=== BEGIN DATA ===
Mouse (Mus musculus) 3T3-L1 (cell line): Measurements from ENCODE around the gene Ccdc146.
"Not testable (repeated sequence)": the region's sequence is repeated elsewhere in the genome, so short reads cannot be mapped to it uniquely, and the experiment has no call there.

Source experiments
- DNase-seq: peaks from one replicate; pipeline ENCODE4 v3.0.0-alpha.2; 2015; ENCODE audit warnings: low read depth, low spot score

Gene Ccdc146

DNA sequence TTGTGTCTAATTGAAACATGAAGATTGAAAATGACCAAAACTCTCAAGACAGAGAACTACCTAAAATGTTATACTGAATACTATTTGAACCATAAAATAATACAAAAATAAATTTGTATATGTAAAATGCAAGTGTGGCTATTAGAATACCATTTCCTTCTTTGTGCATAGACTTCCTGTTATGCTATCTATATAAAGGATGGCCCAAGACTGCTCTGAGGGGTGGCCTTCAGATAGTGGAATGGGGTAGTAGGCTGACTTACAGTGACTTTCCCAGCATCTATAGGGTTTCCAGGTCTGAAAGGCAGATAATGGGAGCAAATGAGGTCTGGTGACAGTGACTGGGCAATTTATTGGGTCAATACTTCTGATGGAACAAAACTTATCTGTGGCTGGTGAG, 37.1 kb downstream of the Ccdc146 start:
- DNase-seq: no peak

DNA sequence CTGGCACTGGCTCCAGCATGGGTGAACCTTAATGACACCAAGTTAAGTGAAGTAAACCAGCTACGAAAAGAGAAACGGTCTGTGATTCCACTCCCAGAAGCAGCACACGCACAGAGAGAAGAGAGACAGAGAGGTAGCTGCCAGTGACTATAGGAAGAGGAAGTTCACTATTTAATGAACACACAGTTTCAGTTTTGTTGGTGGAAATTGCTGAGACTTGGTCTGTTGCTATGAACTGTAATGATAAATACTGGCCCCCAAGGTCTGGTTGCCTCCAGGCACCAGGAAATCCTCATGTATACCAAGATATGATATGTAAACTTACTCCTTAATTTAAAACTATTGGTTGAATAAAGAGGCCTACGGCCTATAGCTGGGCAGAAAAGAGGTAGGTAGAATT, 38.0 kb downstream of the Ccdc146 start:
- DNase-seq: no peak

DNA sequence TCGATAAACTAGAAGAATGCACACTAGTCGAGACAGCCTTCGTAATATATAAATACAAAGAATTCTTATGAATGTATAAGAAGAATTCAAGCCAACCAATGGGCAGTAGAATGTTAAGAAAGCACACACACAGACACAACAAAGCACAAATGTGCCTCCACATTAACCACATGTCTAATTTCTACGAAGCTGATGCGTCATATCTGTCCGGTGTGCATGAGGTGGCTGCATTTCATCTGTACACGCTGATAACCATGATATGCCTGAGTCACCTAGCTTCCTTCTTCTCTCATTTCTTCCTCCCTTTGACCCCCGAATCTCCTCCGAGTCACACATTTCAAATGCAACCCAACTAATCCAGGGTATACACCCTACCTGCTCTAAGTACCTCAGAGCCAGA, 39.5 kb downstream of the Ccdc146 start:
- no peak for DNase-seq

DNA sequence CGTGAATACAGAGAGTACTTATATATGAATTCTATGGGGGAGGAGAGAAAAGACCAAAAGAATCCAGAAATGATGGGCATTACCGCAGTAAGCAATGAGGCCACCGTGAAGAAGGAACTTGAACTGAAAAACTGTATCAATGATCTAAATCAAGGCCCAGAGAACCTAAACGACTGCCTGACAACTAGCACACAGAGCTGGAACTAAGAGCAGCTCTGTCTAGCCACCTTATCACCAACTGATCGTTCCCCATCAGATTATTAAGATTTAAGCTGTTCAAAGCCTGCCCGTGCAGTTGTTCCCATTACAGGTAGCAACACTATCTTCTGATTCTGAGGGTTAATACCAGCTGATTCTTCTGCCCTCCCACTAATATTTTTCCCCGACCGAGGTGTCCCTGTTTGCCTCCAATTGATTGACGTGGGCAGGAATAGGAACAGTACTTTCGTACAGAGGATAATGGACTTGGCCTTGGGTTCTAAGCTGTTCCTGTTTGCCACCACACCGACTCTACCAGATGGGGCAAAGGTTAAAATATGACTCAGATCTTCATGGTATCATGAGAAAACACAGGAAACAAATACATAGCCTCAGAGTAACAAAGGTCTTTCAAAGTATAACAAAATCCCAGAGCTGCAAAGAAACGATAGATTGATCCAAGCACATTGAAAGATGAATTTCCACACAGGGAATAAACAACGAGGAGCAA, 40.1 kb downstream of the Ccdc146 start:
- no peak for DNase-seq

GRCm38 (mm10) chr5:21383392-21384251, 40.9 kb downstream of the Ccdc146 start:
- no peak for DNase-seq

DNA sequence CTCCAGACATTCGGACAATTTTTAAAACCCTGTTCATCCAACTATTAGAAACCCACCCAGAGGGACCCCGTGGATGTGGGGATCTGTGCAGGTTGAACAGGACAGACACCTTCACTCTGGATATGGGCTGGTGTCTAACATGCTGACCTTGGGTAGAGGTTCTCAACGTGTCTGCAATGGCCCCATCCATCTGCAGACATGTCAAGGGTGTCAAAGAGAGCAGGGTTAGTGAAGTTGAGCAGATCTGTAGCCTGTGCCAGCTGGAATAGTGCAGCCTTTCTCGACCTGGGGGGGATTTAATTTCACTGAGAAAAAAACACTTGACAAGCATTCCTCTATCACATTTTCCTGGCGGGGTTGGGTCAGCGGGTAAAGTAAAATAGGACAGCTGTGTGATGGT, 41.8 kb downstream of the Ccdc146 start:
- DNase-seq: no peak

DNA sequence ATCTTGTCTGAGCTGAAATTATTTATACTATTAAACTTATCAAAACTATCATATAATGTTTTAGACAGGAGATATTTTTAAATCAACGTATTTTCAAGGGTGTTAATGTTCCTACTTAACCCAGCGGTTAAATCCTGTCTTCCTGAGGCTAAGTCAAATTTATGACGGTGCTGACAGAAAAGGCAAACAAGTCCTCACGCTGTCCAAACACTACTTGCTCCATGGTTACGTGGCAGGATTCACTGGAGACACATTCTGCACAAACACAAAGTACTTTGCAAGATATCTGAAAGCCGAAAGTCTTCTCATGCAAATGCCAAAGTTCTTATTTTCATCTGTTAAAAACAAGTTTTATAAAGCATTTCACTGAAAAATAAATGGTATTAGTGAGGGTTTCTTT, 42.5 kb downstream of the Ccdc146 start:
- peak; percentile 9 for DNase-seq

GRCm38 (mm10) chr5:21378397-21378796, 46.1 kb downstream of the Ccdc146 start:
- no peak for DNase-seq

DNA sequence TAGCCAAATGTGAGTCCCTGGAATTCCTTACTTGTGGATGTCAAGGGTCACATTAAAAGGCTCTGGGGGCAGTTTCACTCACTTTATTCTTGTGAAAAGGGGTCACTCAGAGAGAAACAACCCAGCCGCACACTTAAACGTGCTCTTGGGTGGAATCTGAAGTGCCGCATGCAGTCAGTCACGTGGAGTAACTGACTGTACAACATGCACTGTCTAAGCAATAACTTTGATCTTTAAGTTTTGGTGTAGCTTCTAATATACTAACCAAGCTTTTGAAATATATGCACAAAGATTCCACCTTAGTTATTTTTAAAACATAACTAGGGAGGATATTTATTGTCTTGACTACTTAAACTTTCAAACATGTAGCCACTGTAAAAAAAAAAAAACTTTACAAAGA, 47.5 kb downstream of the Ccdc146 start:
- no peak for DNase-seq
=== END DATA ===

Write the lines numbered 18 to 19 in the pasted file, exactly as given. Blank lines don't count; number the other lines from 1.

DNA sequence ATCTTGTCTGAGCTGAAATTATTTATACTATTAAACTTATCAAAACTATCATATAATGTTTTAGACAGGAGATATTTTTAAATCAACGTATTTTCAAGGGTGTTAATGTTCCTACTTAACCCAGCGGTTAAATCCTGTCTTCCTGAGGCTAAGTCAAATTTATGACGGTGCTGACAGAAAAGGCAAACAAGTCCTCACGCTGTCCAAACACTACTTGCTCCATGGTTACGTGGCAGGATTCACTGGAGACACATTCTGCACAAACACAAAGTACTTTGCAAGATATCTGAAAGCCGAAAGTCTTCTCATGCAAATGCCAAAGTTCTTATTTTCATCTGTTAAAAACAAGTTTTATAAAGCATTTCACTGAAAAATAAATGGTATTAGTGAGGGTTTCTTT, 42.5 kb downstream of the Ccdc146 start:
- peak; percentile 9 for DNase-seq